The Proposals
This year, posters were used as a basis for developing a research proposal. First, everybody viewed the posters and voted for best design and clearest ideas, and added comments to them. Then people were asked to select one that interests them; this became their ‘adopted’ poster. In new groups formed around these posters, there was chance to discuss the ‘adopted’ poster amongst themselves and with some of the originators, who visited the ‘adopted’ teams to explain a few points, before returning to their own ‘adopted’ group. Discussions and posters were then used to develop ideas for a small research project for Tom Knowland at Leeds City Council. These were pitched in 3 minute presentations and Tom decided which he would prefer to ‘commission’.

On the previous night, we had heard from Tom about his work at the City Council, and this was a great way to bring out some of the practical implications from the fieldwork and to continue the conversation with Tom, particularly on what it might look like for the City Council to consider more work on energy demand. There were some great ideas: ranging from investigating the role of car parking within employee incentive schemes run by large organisations, and the role of the City Council in this; to building a database of shopper activities and movements within retail areas of the city, which could help find ways to maximise multiple activities in a single trip; to how professional clothing and park maintenance might intersect, for example in the provision of flexible outdoor workspaces that combine with ways of encouraging a wider range of ‘professional’ clothing.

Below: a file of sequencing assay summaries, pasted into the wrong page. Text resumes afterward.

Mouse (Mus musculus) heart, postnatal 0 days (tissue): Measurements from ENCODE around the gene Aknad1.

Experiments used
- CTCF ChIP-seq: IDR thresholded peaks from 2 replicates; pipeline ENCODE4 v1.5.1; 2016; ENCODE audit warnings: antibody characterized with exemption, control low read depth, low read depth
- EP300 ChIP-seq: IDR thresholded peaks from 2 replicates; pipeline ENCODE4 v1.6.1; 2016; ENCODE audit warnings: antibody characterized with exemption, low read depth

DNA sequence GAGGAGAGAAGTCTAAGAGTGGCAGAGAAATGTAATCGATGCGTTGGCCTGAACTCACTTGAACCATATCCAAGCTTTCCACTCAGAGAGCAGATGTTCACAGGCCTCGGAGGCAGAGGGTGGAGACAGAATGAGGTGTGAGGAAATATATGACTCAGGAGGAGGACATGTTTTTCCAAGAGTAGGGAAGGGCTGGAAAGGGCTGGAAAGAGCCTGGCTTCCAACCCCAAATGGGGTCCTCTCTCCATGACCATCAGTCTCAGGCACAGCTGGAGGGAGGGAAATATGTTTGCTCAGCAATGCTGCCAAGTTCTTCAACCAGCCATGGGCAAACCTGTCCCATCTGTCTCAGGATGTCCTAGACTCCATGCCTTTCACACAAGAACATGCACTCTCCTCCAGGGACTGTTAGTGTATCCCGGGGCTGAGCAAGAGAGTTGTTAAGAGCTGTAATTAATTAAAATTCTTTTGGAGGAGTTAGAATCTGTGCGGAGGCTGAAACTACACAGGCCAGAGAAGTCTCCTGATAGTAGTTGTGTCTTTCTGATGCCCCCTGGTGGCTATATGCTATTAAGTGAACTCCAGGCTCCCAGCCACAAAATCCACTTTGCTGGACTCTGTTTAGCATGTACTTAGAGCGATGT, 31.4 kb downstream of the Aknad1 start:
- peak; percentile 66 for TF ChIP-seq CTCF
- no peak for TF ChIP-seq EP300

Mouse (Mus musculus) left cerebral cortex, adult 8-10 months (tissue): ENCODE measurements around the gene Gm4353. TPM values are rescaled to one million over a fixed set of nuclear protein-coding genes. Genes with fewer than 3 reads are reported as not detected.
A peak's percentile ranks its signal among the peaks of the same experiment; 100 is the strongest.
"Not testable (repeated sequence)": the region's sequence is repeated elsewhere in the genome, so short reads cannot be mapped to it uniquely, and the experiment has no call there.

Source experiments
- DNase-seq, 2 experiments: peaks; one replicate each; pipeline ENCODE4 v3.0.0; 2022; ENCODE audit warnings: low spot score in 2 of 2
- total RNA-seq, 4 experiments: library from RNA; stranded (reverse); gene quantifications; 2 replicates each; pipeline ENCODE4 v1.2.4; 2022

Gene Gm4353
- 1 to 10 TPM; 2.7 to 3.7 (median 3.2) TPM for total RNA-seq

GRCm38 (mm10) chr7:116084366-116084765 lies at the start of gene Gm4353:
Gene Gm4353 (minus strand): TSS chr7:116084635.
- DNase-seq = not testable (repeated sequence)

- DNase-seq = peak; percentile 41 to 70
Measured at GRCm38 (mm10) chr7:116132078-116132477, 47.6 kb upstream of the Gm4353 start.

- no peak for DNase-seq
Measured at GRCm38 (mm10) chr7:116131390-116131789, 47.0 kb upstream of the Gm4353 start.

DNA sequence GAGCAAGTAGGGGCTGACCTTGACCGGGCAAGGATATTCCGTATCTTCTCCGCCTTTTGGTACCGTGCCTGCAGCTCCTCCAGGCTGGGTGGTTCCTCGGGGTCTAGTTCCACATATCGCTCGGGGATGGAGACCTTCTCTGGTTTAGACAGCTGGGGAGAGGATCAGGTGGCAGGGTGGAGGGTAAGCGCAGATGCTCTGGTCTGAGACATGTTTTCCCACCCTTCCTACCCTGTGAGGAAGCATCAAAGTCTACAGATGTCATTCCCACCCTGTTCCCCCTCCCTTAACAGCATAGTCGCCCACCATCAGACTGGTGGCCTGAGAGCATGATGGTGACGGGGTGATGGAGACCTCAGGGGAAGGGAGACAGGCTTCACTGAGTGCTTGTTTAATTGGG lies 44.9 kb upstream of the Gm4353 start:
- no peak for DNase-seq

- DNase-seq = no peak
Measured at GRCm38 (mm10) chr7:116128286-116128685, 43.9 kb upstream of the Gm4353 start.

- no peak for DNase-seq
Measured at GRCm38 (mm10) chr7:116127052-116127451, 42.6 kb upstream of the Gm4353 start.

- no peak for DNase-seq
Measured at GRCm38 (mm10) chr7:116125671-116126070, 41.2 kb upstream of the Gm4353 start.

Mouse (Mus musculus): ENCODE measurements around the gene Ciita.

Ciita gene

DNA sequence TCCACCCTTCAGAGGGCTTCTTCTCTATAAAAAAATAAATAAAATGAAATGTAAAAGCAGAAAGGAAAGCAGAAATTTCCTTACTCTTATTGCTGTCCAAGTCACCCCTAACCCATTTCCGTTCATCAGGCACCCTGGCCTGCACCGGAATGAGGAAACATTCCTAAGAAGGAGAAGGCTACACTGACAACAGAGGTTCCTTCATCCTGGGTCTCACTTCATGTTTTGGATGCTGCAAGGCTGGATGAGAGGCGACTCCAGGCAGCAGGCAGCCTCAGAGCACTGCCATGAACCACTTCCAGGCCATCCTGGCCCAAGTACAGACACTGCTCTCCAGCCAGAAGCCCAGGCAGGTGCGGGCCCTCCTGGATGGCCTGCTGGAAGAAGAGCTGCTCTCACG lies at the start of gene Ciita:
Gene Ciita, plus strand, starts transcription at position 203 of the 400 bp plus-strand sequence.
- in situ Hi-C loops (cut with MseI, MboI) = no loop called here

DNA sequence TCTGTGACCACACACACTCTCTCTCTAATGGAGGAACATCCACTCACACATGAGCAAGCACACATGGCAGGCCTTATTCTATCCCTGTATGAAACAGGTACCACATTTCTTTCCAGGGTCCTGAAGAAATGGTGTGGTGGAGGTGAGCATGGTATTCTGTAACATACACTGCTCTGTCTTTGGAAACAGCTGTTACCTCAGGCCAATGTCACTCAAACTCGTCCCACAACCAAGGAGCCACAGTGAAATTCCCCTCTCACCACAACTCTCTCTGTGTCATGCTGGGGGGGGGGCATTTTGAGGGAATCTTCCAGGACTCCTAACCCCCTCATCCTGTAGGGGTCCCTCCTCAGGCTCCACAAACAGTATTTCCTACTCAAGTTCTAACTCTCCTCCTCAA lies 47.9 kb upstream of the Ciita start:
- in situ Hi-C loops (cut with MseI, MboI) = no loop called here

Making connections and having fun
One of the main benefits of the Summer School is networking. Not only do attendees get the chance to meet and work alongside DEMAND researchers and guests, they also meet and learn about each other. Several ingredients are added to the mix to facilitate this:

Floorball – the much-loved DEMAND speciality. In the words of one attendee: “When will floorball take over the world?”

Introductions  – On the first day, after Greg introduced the DEMAND Centre and its distinctive approach, it was over to the group to introduce themselves. This year, everyone was asked to bring a postcard from a ’home’ city with a picture and a few words relating to energy demand in that city that is in some way connected to their work. These were used as people moved around the room to meet each other (and re-find their own postcard, after they had all been mixed up). Once all postcards were reunited with senders, we positioned ourselves in a circle to show the geographical relation to Leeds, East or West, of where the postcards were from. Then, new groups gathered in corners of the room relating to a theme that their postcard most spoke to: meeting and introducing themselves to who-ever else was in that space.

Evenings – Of course, the evenings were also for socialising. There was a barbeque on the first night (and it didn’t rain!) and a proper meal at the Tetley on the second night (when, contrary to all forecasts, it also didn’t rain. Except on those who lingered on their way home!).

Overnight trip – To extend the conversations, a smaller group braved the mobility challenges of relocating out of the city to the countryside, for the optional overnight trip. In past years, we have been camping. This year we went to a bunkbarn near Bolton Abbey. This was a lovely base for a walk down to the Abbey and its famous stepping stones: new site of the DEMAND spelling competition. And some now classic DEMAND recipes were also added to the mix: Greg’s pea soup, Matt’s warm lemony quinoa salad and Eton mess.

The Attendees – Finally, the ingredient that makes it all work together is a great set of attendees who brought a fantastic range of ideas and expertise and admirably worked with everything that was thrown at them.